What is your position with Ellipsis? 

I’m the program director of residential services at Ellipsis’ north campus.

How long have you worked here?

I’ve worked at Ellipsis for nearly 27 years.

Have you had any other roles/jobs during your tenure with Ellipsis?

I started out as a youth care worker, but the majority of my time at Ellipsis has been spent in a leadership role.

What drew you to work at Ellipsis? 

This was my first job out of college. At the time, I just knew I wanted to work with kids because of my upbringing and experiences in working with and around young people.

Can you recall a moment (during your career with Ellipsis) when you felt like you were in exactly the right place, doing exactly what you should be doing? What was that like?

I honestly have felt that way during the majority of my time with Youth Homes of Mid-America and now with Ellipsis. Our agency is like family to me. Being able to help each other out while having the same goals in mind — to better serve children and families — is exactly what I want to be doing. As my role has changed, my direct contact with our clients has reduced, but I am able to help our staff see Ellipsis’ vision and understand the impact they can have on our clients’ lives.

What are some of the more challenging aspects of this job? 

One of the challenges is the system itself not moving as fast as we would like to best serve our clients. This can delay kids’ progression, and at times, it can cause them to regress. They may be ready for the next step in their treatment, but something else in the process may not be in place yet, which then can cause the client to get frustrated and want to quit working toward their goals. 

Additionally, treatment options are becoming fewer and further between, which can cause some clients to be placed in our facility when they would be best served in another environment. We have always prided ourselves in thinking outside the box, and we do rise to the challenges we face to best serve these clients. In that aspect, some of these challenges have become some of our biggest successes.

What are some of the rewarding aspects of the job? 

My favorite moments are when former clients stop by or call to tell you how they have been doing, whether they’re doing great or still getting their feet under them. This reinforces to me the impact that we had on their lives and reminds me of why I do what I do.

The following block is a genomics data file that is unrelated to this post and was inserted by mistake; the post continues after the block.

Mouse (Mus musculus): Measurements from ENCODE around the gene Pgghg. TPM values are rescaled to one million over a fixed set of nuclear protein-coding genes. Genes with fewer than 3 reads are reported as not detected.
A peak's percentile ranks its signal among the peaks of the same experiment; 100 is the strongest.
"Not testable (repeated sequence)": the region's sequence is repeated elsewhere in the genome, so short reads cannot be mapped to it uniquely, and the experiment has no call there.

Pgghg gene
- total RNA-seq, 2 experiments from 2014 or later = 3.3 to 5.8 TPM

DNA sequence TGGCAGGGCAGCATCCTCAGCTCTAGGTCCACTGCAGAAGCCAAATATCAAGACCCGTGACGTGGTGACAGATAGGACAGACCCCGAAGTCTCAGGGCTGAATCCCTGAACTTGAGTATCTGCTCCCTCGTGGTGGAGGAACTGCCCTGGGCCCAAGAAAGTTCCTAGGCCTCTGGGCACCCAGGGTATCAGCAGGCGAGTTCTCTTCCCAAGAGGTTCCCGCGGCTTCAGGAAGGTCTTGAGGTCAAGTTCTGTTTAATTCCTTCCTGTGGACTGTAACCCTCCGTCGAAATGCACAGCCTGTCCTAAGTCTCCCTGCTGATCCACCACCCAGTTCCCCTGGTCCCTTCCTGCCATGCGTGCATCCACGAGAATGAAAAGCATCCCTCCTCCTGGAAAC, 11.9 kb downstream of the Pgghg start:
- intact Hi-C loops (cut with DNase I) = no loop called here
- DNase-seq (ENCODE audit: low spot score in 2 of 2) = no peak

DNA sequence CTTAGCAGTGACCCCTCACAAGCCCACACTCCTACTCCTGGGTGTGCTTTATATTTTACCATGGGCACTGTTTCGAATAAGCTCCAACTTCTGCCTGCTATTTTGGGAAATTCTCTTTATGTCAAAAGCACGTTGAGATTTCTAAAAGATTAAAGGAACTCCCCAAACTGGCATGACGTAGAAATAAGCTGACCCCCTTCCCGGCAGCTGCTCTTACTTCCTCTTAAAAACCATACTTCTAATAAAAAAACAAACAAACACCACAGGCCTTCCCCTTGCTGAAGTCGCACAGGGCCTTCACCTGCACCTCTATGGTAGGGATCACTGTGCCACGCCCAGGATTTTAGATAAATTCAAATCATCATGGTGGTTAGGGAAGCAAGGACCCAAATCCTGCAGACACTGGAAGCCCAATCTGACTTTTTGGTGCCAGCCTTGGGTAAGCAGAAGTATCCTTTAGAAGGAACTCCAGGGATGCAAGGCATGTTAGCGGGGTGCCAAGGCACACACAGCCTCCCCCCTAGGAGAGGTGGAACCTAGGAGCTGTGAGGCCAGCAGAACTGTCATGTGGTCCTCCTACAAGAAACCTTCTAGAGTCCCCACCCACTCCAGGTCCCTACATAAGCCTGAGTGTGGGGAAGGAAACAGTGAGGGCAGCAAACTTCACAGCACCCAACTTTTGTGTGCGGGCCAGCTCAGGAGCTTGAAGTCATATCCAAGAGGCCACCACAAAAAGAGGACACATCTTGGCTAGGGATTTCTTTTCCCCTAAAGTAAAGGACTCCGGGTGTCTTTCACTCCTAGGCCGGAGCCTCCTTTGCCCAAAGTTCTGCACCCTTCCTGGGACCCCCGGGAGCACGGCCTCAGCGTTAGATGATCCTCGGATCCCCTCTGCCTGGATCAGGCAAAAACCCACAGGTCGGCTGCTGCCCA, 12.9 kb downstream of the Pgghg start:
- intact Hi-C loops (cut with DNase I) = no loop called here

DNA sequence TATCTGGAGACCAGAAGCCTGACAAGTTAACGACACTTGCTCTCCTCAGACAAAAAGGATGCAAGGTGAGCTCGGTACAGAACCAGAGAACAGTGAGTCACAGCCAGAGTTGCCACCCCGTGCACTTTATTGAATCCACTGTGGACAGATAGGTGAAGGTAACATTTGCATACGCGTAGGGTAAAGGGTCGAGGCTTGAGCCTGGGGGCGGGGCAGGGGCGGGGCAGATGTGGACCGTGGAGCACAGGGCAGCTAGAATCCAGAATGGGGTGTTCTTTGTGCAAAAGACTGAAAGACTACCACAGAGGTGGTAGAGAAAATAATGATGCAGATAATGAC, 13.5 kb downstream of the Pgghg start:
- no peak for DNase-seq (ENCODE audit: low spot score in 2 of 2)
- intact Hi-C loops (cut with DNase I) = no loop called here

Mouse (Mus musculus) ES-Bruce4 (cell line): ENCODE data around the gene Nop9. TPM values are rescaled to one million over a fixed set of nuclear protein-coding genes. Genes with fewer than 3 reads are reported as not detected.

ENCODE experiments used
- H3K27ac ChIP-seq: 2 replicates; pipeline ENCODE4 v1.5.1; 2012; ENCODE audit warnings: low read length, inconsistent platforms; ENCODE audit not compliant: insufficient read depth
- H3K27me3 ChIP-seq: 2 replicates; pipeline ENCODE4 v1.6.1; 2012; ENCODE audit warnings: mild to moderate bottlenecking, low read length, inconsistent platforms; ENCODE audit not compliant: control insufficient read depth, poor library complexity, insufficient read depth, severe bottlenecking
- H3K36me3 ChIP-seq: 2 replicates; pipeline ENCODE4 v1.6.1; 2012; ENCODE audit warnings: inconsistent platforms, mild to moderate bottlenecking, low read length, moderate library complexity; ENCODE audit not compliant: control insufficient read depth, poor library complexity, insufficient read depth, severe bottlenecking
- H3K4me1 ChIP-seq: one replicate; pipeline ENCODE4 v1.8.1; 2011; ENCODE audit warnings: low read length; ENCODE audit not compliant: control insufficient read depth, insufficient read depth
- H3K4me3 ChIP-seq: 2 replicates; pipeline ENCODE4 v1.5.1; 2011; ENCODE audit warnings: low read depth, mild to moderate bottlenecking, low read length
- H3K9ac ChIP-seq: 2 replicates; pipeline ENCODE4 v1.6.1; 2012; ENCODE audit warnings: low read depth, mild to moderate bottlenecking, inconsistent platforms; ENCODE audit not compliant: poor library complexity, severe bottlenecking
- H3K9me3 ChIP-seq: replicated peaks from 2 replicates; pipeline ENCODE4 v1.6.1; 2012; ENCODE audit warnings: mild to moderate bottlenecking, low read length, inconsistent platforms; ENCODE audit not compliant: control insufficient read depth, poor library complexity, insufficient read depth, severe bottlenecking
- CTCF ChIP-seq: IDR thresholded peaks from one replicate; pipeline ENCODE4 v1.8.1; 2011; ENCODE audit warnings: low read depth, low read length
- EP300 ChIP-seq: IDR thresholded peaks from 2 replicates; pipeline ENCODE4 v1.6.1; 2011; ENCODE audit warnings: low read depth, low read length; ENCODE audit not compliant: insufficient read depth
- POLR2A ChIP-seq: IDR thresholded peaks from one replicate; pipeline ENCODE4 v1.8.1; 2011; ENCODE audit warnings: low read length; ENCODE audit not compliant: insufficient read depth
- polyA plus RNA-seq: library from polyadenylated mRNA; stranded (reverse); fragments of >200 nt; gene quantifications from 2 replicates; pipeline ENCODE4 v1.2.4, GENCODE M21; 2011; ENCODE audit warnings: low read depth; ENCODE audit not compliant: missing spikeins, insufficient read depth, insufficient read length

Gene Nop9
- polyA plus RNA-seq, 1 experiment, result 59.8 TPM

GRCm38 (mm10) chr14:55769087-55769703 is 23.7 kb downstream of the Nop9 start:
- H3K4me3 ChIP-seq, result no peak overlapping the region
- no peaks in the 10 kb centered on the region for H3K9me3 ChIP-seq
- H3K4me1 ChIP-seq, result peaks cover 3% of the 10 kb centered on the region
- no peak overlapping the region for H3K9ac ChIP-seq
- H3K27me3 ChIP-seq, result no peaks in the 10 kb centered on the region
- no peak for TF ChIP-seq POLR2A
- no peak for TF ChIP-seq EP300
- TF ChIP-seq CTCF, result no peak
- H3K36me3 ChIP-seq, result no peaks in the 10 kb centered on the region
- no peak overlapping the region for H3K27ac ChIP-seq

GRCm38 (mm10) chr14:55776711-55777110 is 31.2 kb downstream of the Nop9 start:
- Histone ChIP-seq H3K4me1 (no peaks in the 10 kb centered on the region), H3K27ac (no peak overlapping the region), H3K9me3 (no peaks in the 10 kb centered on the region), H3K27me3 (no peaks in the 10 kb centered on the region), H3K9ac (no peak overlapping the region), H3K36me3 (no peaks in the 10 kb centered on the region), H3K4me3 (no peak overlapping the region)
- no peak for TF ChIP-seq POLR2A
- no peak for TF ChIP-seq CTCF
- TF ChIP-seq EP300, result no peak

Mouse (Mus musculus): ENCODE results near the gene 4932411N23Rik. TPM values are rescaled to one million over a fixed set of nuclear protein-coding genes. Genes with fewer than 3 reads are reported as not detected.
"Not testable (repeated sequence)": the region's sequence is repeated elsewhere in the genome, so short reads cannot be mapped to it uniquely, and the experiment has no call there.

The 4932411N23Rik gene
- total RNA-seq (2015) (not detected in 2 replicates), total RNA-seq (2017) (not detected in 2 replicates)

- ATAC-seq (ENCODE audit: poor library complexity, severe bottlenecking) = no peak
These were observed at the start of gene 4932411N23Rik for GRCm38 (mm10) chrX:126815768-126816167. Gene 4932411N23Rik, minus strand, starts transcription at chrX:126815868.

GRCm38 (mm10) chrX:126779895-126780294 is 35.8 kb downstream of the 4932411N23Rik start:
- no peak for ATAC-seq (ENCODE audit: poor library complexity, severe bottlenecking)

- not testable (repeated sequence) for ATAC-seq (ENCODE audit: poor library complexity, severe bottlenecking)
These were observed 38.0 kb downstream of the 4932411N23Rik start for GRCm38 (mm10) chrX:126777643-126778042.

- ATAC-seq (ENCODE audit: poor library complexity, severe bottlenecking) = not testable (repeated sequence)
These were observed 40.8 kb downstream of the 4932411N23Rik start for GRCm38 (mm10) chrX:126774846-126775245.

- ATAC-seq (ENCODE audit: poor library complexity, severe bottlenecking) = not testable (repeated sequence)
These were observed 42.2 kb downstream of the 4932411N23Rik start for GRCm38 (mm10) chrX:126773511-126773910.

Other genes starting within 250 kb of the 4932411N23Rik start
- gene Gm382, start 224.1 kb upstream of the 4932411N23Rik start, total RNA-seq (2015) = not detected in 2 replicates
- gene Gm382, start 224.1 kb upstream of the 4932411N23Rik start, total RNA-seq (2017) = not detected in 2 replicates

Another is that we have a tradition of having the kids who successfully leave our residential program ring a large bell. Before they ring the bell, we gather as many staff and kids as possible to surround the youth. A staff member will summarize the client’s stay and obstacles they overcame to reach their goals. We then have the client speak to the staff and kids. This is the point when some clients will really show the true progress they have made by acknowledging the difficulties they faced and what they did to better themselves. Having them thank staff and give other kids advice and encouragement is very impactful.

Why is it important to have residential programs in communities and qualified people working in them? 

There is a great need for residential programs in the community as there seems to be more and more difficulties young people and their families are facing today. These programs offer an opportunity to provide skills and services to both the child and the family to hopefully improve their ability to face difficulties more independently and successfully. Increasing the number of qualified people to serve these clients will remain a need for years to come.

What is a misconception people may have about mental health treatment? How do you dispel that? 

Some believe that poor mental health only affects some population segments. We, of course, know that all people can be affected by trauma and situations that can greatly impact their lives and functioning. Individuals’ ability or knowledge on how to access needed services continues to improve as mental health is discussed more openly in the media, so hopefully this positive conversation continues. There should be no shame or guilt in trying to better yourself and get the help you or your family needs to function in a more healthy and productive manner.

If there’s anything else you’d like to add about your role, please feel free to do so!

I’m proud of my team!